As for economies of scope, we have covered that concept on this blog before. It basically means that when you have two or more related products or services, you can save money by sharing resources between them. For example, Anheuser-Busch InBev, the world’s largest brewer, owns 200 beer brands, including 16 that make more than $1 billion in sales per year. The company is able to save money by sharing brewing facilities, distribution networks, sales forces, and administrative staff between all of these brands.

I just wanted to make and sell a really cool Game of Thrones-themed iPhone dock that I made with my new 3-D printer, but I got a cease-and-desist letter from HBO threatening to sue me! What gives?

Game of Thrones iPhone dock image from Wired magazine

This is an actual example, by the way. There was also a recent case where somebody was trying to make a model of the viral “Left Shark” meme making fun of Katy Perry’s Super Bowl performance, only to get a cease-and-desist letter from Perry’s lawyers. Then there’s the ongoing legal battle between musician Deadmau5 and Disney over the former’s famous costume, which Disney claims infringes its Mickey Mouse logo. Why are all these big businesses so greedy that they act like they want to own everything?

All of these cases stem from U.S. trademark law. Trademarks are a business’s way of identifying itself to its customers, so said customers know what product or service they are getting and aren’t fooled by knock-offs. The Nike swoosh, the golden arches of McDonald’s, and the distinctive shape of a Coca-Cola bottle are all trademarks. So are the Iron Throne from Game of Thrones, Mickey Mouse’s ears, and apparently, “Left Shark”, which was trademarked by Katy Perry shortly after her famous/infamous performance.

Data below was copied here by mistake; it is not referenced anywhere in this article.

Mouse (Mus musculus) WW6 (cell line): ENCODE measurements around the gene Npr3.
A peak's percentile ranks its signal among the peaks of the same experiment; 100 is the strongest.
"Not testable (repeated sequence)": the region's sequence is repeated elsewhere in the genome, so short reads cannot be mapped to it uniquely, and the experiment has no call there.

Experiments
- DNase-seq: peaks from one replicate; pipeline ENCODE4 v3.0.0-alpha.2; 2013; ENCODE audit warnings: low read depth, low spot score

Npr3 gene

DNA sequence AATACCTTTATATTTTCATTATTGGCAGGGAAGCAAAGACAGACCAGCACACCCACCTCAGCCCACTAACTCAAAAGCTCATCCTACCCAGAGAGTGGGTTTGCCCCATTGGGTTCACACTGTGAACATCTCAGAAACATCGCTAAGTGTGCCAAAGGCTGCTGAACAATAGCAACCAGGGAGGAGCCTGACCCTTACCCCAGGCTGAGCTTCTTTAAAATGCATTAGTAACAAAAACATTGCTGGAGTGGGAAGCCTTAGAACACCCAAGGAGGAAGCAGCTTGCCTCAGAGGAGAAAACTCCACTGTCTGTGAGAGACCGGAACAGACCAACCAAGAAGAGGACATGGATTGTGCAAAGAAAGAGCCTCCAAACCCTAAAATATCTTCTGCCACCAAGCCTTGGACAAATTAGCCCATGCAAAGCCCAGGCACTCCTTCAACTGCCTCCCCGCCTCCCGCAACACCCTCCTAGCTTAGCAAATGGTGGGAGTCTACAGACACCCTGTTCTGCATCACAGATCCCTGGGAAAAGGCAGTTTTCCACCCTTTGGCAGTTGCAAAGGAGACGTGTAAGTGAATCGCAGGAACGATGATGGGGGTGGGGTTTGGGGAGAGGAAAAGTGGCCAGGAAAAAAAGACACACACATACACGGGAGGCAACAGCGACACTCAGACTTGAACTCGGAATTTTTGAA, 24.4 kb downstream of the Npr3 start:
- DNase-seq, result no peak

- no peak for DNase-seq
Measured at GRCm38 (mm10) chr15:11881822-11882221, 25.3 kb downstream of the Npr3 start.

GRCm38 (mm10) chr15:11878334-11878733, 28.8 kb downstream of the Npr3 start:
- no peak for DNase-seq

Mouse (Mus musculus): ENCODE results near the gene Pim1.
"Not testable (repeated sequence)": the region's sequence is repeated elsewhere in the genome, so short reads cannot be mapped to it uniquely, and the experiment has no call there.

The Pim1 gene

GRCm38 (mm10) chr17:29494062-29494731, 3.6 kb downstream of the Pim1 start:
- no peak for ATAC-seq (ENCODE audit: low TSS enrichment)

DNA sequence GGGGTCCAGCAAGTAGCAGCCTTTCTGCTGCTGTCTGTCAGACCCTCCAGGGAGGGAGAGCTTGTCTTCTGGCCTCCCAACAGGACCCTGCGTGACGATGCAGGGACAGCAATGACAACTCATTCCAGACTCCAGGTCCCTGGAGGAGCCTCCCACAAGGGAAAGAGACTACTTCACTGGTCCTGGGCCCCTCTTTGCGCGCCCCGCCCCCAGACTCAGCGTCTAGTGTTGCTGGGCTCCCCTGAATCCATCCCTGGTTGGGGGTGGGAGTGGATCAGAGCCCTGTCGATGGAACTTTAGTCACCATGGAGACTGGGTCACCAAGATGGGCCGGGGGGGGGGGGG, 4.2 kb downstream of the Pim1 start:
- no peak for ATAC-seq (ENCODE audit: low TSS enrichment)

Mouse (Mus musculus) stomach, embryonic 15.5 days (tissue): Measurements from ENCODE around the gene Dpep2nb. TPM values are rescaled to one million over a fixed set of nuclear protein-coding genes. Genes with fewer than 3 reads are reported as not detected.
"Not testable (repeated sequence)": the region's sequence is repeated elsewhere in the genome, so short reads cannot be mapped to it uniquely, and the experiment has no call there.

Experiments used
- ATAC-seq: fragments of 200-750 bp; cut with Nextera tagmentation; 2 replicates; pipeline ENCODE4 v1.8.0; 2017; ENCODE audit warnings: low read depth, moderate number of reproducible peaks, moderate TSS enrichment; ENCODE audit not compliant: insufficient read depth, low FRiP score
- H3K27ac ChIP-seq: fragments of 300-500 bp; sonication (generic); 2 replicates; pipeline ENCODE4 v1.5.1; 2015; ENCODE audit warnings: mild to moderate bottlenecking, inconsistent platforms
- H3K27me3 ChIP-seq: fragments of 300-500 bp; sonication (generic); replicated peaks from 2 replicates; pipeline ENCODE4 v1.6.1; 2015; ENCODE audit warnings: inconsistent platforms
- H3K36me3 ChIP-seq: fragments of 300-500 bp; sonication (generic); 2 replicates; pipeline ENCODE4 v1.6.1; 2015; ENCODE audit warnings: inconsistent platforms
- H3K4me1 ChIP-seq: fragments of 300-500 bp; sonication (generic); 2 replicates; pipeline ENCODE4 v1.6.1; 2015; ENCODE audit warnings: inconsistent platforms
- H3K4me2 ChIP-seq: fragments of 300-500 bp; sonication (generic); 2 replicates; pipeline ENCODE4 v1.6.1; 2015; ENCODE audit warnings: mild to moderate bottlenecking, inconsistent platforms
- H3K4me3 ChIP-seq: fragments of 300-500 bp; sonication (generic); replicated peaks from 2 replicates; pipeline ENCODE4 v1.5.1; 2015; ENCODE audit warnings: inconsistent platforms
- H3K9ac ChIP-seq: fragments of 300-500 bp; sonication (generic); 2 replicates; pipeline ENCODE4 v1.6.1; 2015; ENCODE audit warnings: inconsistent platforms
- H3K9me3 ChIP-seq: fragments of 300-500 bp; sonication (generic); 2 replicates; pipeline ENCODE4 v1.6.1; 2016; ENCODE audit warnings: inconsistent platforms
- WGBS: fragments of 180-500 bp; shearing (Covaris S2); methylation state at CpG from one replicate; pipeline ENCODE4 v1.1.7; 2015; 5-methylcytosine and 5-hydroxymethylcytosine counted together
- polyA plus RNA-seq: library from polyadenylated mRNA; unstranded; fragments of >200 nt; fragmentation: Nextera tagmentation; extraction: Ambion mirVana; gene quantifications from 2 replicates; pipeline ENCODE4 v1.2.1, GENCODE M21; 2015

The most important characteristic of U.S. trademark law, and the reason for all of these lawsuits, is that it has a strict “use it or lose it” policy. If a business stops using the trademark, they lose it. If a trademark gets adopted by the general public as a generic term for that type of product, the trademark is lost as well. Asprin, thermos, elevator, and granola are just a few of the product names that were once trademarked, but the trademark was lost when most people just started calling any old mechanical lift an “elevator”. As we speak, the Wham-O toy company is probably going to lose its trademark on the name “Frisbee” soon, as that name has become generic for most Americans in their everyday speech. On the other end of the spectrum, Nintendo successfully prevented people from using “Nintendo” as a generic term by popularizing the phrase “game console”.

Most importantly, there is the legal concept of “trademark dilution”. The idea here is that distinctive and unique trademarks can lose their value when other people or businesses use a similar one, even if they aren’t necessarily making a competing product.

For example, have you ever noticed that when the Super Bowl is approaching, many stores, bars, and restaurants will have football-related sales and specials but never actually refer to the Super Bowl by name? This is because the NFL (owner of the “Super Bowl” trademark) will sue them for calling their 40-buffalo-wings-for-$10 deal a “Super Bowl Special”. This isn’t because the NFL is greedy; I’m sure they don’t want to discourage people from being enthusiastic about their championship game. However, if they let these businesses dilute their “Super Bowl” trademark, then Major League Lacrosse can start calling their championship game the “Super Bowl of Lacrosse”! If the NFL tried to stop them, the lacrosse league could argue “You didn’t care when these other businesses used the ‘Super Bowl’ phrase, so it’s not really a distinctive and unique trademark anymore.”

In other words, businesses with famous trademarks HAVE TO sue anybody who could be seen as infringing on their trademarks, for if they don’t, they will lose that trademark. It’s just the way the law works.